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ALLEN 'STOPS' THEM ALL

Also See: 'Cats Conclude Homestand vs. New Orleans

ALLEN 'STOPS' THEM ALL

By Mark Janssen

On the mound, his 6-foot, 197-pound frame is not that imposing.

Oh, he has a tuft of a blondish goatee, but it's hardly of Jacob Pullen "Fear The Beard" caliber.

No, it's not until K-State's No. 20 swings into motion, kicks his leg and fires a five-ounce leather baseball that it becomes missile-status at over 90 miles per hour zooming through the 60-foot-6 inch distance to home plate to, in all reality, what has been a defenseless opponent.
 
Oh, the man at the plate carries an aluminum Nike weapon of a bat, but history says the batsman has no chance.
 
Kansas State's junior pitcher James Allen has been that imposing this year, and last year, as well, as the Wildcats' closer.
 
"James is a kid that is really new as a pitcher," said head coach Brad Hill.  "In high school, he pitched minimally.  Your athletes tend to develop more, and he is an athlete.  His arm has gotten quicker and faster, but the biggest thing for him is his competitiveness and composure.  He doesn't get rattled in situations.  He's a guy you want with the ball for the win at the end of the game."
 
For the year, the St. Charles, Mo., product sports a 2-1 record with 15 saves.  He has a 0.83 ERA over 32 2/3 innings.  He's given up just 18 hits - 14 singles and four doubles - as opposing hitters have hit an anemic .150 against him.  He has fanned 37 hitters and walked just six.
 
Last week, Allen was named as one of 25 quarterfinalists for the 2011 Pitcher of the Year Award in college baseball along with five other pitchers from the Big 12 Conference: Oklahoma's Michael Rocha, Texas' Cory Knebel and Taylor Jungman, Texas A&M's Ross Stripling and Texas Tech's John Neely.
 
To that recognition, and the statistics that go with it, Allen says, "I'm not a big numbers guy.  How the team is doing is how I'm doing.  That's just the way it is.  I want to give what the team needs and just throw as well as I can."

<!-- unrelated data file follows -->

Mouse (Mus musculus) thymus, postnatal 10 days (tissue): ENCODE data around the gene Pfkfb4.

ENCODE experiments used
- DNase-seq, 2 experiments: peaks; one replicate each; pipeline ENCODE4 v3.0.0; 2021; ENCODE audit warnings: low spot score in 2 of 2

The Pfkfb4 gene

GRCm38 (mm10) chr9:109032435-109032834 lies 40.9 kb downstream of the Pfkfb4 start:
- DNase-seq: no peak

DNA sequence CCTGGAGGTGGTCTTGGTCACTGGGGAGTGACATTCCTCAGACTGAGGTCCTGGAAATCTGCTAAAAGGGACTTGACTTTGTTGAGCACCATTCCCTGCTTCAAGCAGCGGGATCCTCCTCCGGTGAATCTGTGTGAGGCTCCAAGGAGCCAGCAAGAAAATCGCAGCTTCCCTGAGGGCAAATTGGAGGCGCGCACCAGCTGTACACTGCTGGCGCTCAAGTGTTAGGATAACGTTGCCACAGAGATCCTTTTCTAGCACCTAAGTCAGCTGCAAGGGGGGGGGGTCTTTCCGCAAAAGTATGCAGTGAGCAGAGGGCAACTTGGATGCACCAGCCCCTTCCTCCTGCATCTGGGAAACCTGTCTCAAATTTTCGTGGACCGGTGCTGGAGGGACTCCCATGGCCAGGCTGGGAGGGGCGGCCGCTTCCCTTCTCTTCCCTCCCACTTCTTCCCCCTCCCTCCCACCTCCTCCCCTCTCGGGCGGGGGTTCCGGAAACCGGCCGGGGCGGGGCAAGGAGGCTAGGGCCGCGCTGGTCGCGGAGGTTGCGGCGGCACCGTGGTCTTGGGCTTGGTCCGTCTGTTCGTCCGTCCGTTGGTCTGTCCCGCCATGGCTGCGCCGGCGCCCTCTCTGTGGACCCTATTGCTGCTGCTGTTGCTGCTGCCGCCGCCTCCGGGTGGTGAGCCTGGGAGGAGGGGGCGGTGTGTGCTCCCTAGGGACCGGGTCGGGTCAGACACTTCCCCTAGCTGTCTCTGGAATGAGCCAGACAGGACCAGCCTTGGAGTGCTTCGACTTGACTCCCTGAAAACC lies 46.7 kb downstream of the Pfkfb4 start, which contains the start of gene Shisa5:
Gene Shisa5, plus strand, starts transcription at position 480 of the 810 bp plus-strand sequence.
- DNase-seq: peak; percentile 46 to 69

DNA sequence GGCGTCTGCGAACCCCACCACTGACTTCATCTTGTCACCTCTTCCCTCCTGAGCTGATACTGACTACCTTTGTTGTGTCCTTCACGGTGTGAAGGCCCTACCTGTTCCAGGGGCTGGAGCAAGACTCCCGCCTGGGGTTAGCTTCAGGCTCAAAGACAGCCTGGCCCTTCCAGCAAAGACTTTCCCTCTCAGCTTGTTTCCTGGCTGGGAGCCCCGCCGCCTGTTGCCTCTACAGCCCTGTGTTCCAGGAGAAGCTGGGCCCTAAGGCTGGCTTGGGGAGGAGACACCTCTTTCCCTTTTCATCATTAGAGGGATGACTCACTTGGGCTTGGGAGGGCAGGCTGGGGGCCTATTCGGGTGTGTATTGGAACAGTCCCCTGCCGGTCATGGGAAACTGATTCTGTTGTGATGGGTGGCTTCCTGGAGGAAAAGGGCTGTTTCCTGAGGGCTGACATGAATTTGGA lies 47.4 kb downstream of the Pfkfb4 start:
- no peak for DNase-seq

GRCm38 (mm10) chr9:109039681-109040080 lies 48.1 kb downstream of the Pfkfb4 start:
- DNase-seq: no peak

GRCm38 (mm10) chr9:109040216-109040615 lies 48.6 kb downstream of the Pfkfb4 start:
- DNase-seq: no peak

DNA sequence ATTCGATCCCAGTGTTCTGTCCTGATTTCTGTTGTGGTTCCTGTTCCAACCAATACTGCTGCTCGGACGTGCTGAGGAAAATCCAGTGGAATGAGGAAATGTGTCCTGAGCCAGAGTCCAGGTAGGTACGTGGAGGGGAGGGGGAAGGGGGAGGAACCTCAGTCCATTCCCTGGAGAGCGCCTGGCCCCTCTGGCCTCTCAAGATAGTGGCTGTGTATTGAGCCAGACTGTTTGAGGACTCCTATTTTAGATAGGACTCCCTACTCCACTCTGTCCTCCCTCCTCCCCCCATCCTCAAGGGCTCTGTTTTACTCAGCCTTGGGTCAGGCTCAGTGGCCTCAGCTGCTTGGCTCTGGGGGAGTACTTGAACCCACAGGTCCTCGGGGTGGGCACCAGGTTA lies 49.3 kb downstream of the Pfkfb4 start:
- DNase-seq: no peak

Allen, a preseason All-American, has had a hand in 17 of K-State's 28 victories, to go with last year's numbers of 5-1 with a 2.28 ERA and nine saves in a year when the squad went 37-22.
 
Those are pretty fancy numbers for a shortstop out of Francis Howell High School, where he was better known for his abilities as a hitter with his .448 batting average and his five homers and 34 RBI as a senior.
 
"I started a few games (as a pitcher), but I think that was just because I had signed with a Big 12 team," said Allen.  "When I did pitch, it was more as a closer.  I think that's how I was recruited, but I don't know that as fact."
 
Allen says he doesn't know how hard he throws a baseball, but he does suggest, "I'd like to think it's 90-plus."

Whether it's at 88 or 92, it's a fastball with movement, mixed in with an occasional slider, that has made Allen nearly automatic on the mound.  That's especially true with the "high hard one" that he says he uses as an "out pitch."
 
If you don't believe it, just ask Texas Tech as the K-State right-hander recorded three saves in the historic three-game sweep of the Red Raiders last month.  With a save in the series finale, Allen set the K-State record for saves in a season (13) and career saves (27).

He is also the first Wildcat to save three games in a conference series in the Big 12 era and the first Big 12 closer to do so since 2009.  Texas Tech struggled to get anything going against Allen, as he fired three innings and allowed just one hit.
 
"It's a good record, but I just want to get wins," said Allen, who has since upped those records to 15 saves for a single season and 29 for a three-year career.  "If I pitch or not, it doesn't matter.  I just want to see us get wins as a team.  If I'm getting saves, then that means we're getting wins.  I'm not even going to think about the records until the end of the season because we still have a lot of games left to play."
 
Allen stops short of admitting that closers are a "touch unique," but he does say, "You do have to have a certain mindset and toughness about you."
 
Allen says he relaxes in the K-State dugout with his teammates through the first six innings of games before heading toward the bullpen in the seventh inning.
 
"I just want to stretch out and start thinking about any situation that might come up in the eighth or ninth inning," said Allen.  "It's a time where you start focusing and stop goofing around."

One subject that Allen is not goofing around with is his future at the next level.
 
"We have games left this season, so I haven't even put that thought in my head," said the junior. "I just want to finish this season off strong."
 
Whether it's after this season, or the next, Hill is one that thinks his closer can be a factor in Major League Baseball.
 
"He has a fresh arm," said Hill.   "He's only 20 and he didn't pitch much in high school.  The pros can do their thing and maybe up him five or six miles per hour.  I could see that happening."
 
Allen's next opportunity for saves will come this weekend at Tointon Family Stadium when the Wildcats host New Orleans in a three-game series.  Games will be played at 6:30 p.m. on Friday and Saturday, and 1 p.m. on Sunday.


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